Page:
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Homeless football - From messy to Messi

An NGO, with tireless efforts, helps put Slum Soccer on the world map.

Nagpur: It would come as a surprise to many that India ranks 45th in the Homeless Football rankings, an achievement that the senior football team in India has never attained.

FILE PHOTO: Homeless Football World Cup

‘Slum Soccer’, an initiative by some football enthusiasts from Nagpur, was started with the aim of reaching out to the homeless using football as a tool for social improvement and empowerment. Today, the NGO has spread its wings across the country by setting up various units in 63 districts all around the country.

“This was initially started for spreading the game in the rural areas of Nagpur and Vidarbha. Nevertheless, today this institution has grown bigger and sponsors the Indian team that plays in the Homeless World Cup.” said Abhijeet Barse, CEO, Slum Soccer.

The NGO believes that this initiative has helped them to tackle the problem of homelessness and poverty more effectively. It has also attempted to make the participating individuals self reliant in order to ensure that their life is sustainable.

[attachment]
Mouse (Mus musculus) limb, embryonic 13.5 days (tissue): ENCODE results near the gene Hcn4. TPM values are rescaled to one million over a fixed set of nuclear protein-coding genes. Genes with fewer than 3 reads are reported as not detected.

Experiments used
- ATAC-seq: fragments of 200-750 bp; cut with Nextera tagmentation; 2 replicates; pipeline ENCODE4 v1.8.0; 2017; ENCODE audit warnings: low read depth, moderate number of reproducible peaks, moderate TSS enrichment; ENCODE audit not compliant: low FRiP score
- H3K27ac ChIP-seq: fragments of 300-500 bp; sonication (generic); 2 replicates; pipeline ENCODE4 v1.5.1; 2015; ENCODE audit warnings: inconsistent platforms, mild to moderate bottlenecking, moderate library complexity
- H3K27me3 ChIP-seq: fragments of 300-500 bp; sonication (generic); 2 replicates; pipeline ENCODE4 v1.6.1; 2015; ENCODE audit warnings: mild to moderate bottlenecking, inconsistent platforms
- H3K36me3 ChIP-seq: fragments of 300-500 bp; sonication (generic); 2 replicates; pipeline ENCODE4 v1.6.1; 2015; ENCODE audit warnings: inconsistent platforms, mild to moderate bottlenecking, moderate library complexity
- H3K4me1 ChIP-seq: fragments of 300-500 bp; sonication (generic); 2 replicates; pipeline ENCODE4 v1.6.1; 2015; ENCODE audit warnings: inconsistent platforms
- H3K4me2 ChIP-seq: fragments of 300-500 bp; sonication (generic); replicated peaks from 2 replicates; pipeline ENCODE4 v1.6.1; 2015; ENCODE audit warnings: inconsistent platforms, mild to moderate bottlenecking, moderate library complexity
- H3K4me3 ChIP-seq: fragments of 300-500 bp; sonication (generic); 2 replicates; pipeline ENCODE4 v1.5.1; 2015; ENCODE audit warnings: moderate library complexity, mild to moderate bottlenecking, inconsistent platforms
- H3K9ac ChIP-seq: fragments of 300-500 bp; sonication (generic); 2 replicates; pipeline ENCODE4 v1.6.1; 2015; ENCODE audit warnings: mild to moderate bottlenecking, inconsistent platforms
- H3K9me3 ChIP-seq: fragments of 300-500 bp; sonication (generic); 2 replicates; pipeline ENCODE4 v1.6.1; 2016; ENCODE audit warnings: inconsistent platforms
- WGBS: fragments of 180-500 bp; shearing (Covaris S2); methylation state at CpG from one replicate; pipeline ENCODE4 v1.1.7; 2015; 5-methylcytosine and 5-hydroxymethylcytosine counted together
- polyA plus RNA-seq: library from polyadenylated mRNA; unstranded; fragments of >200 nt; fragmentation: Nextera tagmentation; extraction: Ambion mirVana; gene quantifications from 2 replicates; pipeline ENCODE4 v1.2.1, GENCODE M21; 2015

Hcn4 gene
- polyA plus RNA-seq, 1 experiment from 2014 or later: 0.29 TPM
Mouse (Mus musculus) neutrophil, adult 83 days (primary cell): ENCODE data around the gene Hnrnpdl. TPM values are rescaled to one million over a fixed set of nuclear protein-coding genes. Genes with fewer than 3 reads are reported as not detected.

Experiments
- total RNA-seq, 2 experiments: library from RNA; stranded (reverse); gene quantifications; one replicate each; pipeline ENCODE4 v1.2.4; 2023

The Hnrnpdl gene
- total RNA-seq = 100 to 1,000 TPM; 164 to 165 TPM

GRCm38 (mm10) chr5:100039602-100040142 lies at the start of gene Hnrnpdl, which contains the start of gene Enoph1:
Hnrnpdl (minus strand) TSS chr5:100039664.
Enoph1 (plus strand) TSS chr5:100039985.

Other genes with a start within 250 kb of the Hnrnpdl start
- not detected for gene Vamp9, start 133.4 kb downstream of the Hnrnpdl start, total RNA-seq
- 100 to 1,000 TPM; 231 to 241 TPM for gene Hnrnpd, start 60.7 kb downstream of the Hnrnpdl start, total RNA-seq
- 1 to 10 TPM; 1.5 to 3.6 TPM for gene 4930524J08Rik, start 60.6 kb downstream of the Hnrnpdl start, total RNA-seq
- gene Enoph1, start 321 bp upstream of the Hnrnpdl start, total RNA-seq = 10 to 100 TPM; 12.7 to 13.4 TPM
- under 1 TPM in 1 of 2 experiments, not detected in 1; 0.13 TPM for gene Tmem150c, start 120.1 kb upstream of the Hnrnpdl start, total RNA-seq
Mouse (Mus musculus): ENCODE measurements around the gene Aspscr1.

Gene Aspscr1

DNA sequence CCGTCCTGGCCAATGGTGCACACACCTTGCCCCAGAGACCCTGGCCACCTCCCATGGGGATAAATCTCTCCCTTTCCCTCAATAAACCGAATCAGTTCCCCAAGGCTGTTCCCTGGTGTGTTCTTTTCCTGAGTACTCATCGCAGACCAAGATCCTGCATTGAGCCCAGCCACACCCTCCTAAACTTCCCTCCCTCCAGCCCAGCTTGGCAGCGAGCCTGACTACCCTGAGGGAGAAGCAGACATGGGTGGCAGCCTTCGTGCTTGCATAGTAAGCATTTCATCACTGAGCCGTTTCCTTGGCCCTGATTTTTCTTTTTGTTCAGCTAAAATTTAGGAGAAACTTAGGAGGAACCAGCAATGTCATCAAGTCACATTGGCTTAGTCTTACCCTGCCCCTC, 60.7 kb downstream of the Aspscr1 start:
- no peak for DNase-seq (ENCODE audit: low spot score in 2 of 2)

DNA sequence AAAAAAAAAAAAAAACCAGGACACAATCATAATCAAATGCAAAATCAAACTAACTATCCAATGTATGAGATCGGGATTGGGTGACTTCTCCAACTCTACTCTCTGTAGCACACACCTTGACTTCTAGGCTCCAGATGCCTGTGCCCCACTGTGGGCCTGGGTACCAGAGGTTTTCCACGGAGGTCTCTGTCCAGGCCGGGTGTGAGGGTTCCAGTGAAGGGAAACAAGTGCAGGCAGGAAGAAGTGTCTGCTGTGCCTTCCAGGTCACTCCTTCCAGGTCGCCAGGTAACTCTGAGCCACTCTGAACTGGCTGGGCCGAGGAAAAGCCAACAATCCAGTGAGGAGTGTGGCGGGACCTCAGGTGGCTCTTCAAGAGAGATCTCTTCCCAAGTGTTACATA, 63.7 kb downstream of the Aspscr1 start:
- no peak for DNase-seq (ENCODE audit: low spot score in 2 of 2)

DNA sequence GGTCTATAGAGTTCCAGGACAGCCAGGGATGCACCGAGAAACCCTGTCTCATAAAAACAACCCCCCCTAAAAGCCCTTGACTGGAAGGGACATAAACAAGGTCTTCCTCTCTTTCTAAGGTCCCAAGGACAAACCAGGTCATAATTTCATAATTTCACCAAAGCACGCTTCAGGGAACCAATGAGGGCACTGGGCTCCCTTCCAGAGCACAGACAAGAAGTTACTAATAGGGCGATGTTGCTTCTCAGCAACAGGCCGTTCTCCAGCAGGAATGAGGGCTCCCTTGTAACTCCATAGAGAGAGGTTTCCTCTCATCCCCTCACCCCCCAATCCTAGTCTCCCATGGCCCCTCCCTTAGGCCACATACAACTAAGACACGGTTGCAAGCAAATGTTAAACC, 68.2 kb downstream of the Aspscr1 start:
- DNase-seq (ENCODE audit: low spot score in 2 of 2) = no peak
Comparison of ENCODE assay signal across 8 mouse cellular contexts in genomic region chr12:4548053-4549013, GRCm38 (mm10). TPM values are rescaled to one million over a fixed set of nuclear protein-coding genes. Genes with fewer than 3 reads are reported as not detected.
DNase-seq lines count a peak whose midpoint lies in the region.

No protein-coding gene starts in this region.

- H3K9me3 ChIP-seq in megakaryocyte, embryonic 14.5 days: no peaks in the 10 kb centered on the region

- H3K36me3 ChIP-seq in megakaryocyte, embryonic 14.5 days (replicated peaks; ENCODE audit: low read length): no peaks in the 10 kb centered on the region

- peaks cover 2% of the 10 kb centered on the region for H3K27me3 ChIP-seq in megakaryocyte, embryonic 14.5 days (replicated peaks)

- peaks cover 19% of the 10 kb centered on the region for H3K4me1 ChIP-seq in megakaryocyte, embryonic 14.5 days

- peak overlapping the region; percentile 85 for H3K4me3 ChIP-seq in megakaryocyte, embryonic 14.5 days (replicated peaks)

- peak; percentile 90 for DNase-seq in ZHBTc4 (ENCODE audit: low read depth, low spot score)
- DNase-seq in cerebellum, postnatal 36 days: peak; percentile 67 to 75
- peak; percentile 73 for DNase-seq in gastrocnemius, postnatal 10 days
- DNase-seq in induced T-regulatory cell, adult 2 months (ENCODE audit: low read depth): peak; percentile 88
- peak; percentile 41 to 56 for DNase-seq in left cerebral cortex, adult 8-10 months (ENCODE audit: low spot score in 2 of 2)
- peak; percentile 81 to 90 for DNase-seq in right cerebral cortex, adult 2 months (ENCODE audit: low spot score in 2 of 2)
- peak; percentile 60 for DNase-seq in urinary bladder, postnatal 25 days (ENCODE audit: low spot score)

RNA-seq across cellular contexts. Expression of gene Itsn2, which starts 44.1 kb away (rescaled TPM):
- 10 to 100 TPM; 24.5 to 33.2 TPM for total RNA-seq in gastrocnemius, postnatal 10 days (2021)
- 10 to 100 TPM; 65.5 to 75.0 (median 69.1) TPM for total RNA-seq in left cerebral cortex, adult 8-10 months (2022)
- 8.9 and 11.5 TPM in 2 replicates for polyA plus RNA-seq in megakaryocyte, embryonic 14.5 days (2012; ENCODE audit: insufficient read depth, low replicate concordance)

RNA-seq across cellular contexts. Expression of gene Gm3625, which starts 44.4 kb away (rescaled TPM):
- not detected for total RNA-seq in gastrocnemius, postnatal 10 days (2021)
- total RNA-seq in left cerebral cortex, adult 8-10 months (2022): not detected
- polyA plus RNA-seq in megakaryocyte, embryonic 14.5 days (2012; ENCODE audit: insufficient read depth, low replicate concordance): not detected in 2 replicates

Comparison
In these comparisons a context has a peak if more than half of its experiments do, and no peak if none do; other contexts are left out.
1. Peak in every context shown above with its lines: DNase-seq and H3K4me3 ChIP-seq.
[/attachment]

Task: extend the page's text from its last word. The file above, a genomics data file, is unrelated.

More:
Over the past 10 years, the NGO has been reaching out to and developing football at the grassroots. What started as simple weekend sessions has bloomed into full fledged football coaching camps, educational and healthcare workshops and societal development programs, bringing a positive influence to the lives of many.

Disha Lohabare, one of the products of this initiative is the daughter of a scrap vendor. Playing under this initiative has made her realize that that she can make a difference in other children’s lives.

Today, Disha visits slums to encourage girls to play and works as assistant coach, training the Homeless World Cup (HWC) women’s team that will participate in the tournament to be held in Poland later this year.

It is disheartening to know that an organization working for the betterment of the game in the country does not fall under ambit of the All India Football Federation (AIFF) and thus fails to receive any grants from the government. It is in fact the various private entities that have come out in full support of the NGO and that is what has kept it going.

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